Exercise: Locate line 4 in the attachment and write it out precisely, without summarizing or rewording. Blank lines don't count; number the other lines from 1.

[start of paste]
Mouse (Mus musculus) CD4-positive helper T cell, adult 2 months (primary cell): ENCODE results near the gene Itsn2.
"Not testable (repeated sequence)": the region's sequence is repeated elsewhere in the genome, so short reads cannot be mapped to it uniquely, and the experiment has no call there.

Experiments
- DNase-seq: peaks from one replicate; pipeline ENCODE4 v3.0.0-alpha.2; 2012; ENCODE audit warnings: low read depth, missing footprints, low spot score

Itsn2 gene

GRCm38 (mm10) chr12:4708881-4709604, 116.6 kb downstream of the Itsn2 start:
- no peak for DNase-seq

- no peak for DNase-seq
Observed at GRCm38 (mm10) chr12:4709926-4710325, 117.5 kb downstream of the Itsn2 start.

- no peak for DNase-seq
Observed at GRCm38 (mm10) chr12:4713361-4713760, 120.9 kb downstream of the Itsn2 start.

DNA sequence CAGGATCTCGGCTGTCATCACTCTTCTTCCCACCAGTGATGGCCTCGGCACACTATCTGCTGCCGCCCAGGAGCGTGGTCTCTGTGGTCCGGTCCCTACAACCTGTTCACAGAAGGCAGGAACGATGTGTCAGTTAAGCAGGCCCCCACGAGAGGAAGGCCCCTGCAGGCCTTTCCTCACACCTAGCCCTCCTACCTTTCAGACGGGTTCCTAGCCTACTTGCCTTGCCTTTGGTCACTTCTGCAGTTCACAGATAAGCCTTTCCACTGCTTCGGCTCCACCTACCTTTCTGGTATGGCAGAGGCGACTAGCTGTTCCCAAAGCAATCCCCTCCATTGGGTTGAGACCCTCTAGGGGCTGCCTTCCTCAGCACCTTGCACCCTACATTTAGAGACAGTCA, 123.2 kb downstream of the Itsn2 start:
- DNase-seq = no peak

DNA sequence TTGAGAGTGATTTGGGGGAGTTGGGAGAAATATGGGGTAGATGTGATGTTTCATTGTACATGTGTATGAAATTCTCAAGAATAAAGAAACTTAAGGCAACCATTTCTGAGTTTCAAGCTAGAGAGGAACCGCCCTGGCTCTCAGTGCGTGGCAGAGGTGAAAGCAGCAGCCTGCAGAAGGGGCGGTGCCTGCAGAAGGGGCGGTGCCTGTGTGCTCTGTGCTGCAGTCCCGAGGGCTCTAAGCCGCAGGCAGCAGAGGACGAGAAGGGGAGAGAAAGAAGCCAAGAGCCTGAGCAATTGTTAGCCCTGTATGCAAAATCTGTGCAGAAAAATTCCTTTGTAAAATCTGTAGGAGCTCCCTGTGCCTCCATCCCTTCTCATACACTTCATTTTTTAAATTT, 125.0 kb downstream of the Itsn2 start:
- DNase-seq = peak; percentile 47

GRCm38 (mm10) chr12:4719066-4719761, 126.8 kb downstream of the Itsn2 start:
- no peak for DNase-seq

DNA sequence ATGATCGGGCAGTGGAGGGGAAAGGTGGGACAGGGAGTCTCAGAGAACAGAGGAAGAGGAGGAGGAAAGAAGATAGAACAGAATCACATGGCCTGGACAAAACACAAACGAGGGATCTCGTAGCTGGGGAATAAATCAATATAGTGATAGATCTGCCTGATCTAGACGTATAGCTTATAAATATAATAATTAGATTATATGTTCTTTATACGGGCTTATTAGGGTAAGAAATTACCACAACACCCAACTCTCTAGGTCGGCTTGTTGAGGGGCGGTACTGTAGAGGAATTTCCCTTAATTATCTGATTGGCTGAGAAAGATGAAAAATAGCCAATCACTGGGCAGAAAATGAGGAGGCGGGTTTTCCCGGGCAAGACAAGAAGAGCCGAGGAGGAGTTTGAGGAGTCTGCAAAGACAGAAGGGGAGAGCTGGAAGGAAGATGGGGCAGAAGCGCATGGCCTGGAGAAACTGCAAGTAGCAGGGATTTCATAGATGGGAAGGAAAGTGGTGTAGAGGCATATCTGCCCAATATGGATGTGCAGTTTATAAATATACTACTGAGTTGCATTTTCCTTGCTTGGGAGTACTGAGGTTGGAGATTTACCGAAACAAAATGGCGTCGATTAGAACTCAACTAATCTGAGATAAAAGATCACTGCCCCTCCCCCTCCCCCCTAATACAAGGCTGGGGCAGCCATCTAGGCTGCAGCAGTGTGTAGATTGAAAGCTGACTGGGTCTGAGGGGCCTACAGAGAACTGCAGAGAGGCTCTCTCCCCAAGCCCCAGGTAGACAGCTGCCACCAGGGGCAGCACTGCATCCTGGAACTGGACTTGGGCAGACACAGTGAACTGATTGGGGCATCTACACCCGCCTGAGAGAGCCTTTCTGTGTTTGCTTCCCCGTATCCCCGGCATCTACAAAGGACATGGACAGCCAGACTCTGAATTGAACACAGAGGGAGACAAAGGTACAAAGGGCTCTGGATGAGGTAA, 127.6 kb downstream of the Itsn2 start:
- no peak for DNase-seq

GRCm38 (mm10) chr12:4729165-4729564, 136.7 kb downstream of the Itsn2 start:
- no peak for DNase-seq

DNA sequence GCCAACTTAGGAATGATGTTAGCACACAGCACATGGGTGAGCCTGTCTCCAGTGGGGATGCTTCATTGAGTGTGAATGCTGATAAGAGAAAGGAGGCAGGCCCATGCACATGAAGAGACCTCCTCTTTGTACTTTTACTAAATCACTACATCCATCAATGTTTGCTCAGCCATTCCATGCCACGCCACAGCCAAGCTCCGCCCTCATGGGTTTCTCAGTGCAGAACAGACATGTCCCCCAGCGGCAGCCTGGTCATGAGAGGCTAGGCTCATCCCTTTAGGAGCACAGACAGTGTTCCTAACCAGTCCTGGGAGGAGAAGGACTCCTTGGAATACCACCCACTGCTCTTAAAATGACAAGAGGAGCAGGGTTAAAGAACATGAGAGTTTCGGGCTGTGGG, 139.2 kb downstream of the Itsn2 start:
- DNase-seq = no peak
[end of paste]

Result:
- DNase-seq: peaks from one replicate; pipeline ENCODE4 v3.0.0-alpha.2; 2012; ENCODE audit warnings: low read depth, missing footprints, low spot score